March 2, 2011|Events
Officially, the event that draws jazz lovers from around the country to Hammerschmidt Memorial Chapel each February is called the Elmhurst College Jazz Festival. But to the College’s student-musicians, it’s simply the Weekend of No Sleep.
It’s not just that the excess of rehearsals, performances and clinics leaves little time for rest. There’s also the excitement of being in the presence of some of the world’s best players. Who can sleep after you’ve just spent a few hours rehearsing with some of the same jazz greats you grew up listening to?
February 23, 2011|Events
Even Don Romano is never sure what sort of crowd will turn up for one of Elmhurst College’s Classic Film Society screenings. Romano, a senior psychology major, helped start the society two years ago, partly because he wanted to share his love of old movies. But he gets to share more love at some screenings than at others.
Earlier this year, seven people showed up to watch Citizen Kane, which is widely considered one of the greatest American films ever made. But nearly 70 came for a showing of The Ghost and Mister Chicken, which isn’t.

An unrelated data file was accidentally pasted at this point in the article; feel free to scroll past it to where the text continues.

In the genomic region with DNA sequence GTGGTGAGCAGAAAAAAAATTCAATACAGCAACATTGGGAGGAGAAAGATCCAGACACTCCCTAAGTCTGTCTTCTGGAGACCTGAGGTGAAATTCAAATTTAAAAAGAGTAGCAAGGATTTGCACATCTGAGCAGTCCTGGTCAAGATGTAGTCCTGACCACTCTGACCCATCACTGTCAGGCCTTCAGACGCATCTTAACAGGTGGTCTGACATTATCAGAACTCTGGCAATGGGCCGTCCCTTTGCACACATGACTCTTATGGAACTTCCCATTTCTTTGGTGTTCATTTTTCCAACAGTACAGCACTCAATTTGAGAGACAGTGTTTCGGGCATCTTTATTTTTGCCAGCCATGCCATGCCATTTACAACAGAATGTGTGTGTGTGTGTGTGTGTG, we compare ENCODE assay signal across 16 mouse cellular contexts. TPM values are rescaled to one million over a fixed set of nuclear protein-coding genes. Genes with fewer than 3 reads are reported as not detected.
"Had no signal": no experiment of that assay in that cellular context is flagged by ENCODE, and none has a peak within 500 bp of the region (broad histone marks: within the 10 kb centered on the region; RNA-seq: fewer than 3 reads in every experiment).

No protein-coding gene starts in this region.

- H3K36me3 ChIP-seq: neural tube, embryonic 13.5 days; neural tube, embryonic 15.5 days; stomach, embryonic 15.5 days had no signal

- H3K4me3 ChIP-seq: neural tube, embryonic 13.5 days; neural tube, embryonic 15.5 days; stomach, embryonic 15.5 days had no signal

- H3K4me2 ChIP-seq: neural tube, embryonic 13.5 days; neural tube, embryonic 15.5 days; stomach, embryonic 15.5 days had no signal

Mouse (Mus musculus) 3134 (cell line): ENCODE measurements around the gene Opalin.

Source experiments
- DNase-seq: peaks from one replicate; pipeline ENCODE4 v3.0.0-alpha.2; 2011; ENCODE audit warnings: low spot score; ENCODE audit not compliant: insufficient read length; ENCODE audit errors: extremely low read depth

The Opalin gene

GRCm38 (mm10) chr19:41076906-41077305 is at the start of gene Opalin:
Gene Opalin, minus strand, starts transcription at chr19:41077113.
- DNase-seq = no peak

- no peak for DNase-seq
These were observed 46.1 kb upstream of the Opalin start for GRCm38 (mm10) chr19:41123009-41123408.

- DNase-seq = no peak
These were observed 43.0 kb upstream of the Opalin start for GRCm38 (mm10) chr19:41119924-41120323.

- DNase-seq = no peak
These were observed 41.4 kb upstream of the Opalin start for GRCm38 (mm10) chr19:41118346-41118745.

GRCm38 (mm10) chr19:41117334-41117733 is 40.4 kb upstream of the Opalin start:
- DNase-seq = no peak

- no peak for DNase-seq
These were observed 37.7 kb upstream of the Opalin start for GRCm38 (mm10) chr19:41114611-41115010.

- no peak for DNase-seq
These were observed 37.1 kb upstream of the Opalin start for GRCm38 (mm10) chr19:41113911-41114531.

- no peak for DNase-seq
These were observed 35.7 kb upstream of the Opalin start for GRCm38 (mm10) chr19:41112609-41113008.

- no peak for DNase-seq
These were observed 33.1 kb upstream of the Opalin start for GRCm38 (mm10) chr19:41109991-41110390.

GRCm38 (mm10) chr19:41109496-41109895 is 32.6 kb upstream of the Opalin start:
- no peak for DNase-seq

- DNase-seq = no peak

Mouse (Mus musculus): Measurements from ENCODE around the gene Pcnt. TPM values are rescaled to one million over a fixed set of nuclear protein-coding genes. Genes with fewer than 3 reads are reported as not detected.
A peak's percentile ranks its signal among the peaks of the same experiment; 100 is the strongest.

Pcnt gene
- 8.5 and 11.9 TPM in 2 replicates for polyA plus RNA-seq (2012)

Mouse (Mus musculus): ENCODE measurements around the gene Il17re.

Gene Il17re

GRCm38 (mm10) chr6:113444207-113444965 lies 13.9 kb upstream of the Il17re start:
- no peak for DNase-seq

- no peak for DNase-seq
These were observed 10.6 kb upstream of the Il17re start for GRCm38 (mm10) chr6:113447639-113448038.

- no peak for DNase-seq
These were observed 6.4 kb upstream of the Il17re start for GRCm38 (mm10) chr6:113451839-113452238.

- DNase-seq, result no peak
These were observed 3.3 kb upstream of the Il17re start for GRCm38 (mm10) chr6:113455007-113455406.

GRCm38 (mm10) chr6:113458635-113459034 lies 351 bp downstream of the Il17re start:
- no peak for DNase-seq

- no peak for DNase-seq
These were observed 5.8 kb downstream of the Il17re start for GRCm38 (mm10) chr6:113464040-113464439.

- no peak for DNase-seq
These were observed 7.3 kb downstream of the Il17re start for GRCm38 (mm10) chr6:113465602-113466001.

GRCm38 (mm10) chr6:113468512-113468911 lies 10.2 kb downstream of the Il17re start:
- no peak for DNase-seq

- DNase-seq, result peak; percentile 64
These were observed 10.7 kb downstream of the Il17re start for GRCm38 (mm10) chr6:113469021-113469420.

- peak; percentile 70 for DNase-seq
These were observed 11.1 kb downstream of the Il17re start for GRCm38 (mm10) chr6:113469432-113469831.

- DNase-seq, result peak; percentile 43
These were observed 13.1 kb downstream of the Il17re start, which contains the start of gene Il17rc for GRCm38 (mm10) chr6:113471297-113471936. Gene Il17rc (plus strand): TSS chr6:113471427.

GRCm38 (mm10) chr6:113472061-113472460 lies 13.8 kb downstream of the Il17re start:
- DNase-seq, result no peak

Spreading the gospel of classic cinema on a college campus is an unpredictable business. Romano belongs to a generation that knows more about Jack Black than Jimmy Stewart, so part of his mission is to give fellow students the chance to see great old films for the first time. When he wins a convert, he is thrilled.
“It’s not always easy to get college kids to come, because sometimes they have these preconceived ideas that the movies are going to be boring or irrelevant. But every once in a while, someone will come up to me after a film and say “That was great,” and want to know more.” Romano said. “That’s an awesome feeling.”
February 2, 2011|Events
In the Frick Center last week, the Wild Things were roaring their terrible roars and gnashing their terrible teeth.